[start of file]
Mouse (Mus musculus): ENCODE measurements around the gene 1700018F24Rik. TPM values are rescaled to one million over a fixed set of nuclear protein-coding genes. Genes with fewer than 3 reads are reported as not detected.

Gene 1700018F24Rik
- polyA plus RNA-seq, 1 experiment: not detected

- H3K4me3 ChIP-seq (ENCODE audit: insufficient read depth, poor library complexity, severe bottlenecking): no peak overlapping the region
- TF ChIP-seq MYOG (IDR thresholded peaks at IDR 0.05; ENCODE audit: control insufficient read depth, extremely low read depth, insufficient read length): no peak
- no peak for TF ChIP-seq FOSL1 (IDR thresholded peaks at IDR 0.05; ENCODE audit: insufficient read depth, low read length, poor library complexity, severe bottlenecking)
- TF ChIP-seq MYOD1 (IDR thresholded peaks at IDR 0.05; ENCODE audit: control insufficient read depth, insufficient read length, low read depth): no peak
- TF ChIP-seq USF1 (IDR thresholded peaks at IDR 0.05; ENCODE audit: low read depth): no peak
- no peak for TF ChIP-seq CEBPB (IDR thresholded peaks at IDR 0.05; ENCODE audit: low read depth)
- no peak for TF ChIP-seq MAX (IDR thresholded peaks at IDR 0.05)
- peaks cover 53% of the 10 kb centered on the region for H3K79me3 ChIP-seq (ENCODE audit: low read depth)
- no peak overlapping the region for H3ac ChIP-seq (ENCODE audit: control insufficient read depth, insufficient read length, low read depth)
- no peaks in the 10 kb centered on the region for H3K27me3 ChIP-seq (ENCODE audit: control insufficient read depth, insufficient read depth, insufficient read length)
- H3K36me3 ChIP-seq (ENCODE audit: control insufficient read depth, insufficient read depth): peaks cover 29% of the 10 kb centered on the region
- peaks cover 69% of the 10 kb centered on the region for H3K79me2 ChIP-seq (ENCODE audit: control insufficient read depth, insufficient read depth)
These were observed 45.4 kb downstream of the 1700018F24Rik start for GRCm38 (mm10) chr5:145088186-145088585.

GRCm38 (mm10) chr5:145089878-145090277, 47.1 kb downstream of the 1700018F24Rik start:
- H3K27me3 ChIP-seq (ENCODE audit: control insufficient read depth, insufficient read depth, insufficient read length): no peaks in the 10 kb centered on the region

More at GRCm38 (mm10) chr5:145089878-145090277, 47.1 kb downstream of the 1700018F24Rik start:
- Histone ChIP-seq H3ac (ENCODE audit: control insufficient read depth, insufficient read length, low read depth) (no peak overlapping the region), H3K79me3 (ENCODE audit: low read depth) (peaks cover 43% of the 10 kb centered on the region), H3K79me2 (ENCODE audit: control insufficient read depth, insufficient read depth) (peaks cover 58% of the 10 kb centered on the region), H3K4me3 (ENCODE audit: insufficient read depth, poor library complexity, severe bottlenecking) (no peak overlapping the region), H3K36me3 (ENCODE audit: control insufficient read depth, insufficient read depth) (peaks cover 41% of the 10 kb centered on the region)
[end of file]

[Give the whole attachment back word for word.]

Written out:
Mouse (Mus musculus): ENCODE measurements around the gene 1700018F24Rik. TPM values are rescaled to one million over a fixed set of nuclear protein-coding genes. Genes with fewer than 3 reads are reported as not detected.

Gene 1700018F24Rik
- polyA plus RNA-seq, 1 experiment: not detected

- H3K4me3 ChIP-seq (ENCODE audit: insufficient read depth, poor library complexity, severe bottlenecking): no peak overlapping the region
- TF ChIP-seq MYOG (IDR thresholded peaks at IDR 0.05; ENCODE audit: control insufficient read depth, extremely low read depth, insufficient read length): no peak
- no peak for TF ChIP-seq FOSL1 (IDR thresholded peaks at IDR 0.05; ENCODE audit: insufficient read depth, low read length, poor library complexity, severe bottlenecking)
- TF ChIP-seq MYOD1 (IDR thresholded peaks at IDR 0.05; ENCODE audit: control insufficient read depth, insufficient read length, low read depth): no peak
- TF ChIP-seq USF1 (IDR thresholded peaks at IDR 0.05; ENCODE audit: low read depth): no peak
- no peak for TF ChIP-seq CEBPB (IDR thresholded peaks at IDR 0.05; ENCODE audit: low read depth)
- no peak for TF ChIP-seq MAX (IDR thresholded peaks at IDR 0.05)
- peaks cover 53% of the 10 kb centered on the region for H3K79me3 ChIP-seq (ENCODE audit: low read depth)
- no peak overlapping the region for H3ac ChIP-seq (ENCODE audit: control insufficient read depth, insufficient read length, low read depth)
- no peaks in the 10 kb centered on the region for H3K27me3 ChIP-seq (ENCODE audit: control insufficient read depth, insufficient read depth, insufficient read length)
- H3K36me3 ChIP-seq (ENCODE audit: control insufficient read depth, insufficient read depth): peaks cover 29% of the 10 kb centered on the region
- peaks cover 69% of the 10 kb centered on the region for H3K79me2 ChIP-seq (ENCODE audit: control insufficient read depth, insufficient read depth)
These were observed 45.4 kb downstream of the 1700018F24Rik start for GRCm38 (mm10) chr5:145088186-145088585.

GRCm38 (mm10) chr5:145089878-145090277, 47.1 kb downstream of the 1700018F24Rik start:
- H3K27me3 ChIP-seq (ENCODE audit: control insufficient read depth, insufficient read depth, insufficient read length): no peaks in the 10 kb centered on the region

More at GRCm38 (mm10) chr5:145089878-145090277, 47.1 kb downstream of the 1700018F24Rik start:
- Histone ChIP-seq H3ac (ENCODE audit: control insufficient read depth, insufficient read length, low read depth) (no peak overlapping the region), H3K79me3 (ENCODE audit: low read depth) (peaks cover 43% of the 10 kb centered on the region), H3K79me2 (ENCODE audit: control insufficient read depth, insufficient read depth) (peaks cover 58% of the 10 kb centered on the region), H3K4me3 (ENCODE audit: insufficient read depth, poor library complexity, severe bottlenecking) (no peak overlapping the region), H3K36me3 (ENCODE audit: control insufficient read depth, insufficient read depth) (peaks cover 41% of the 10 kb centered on the region)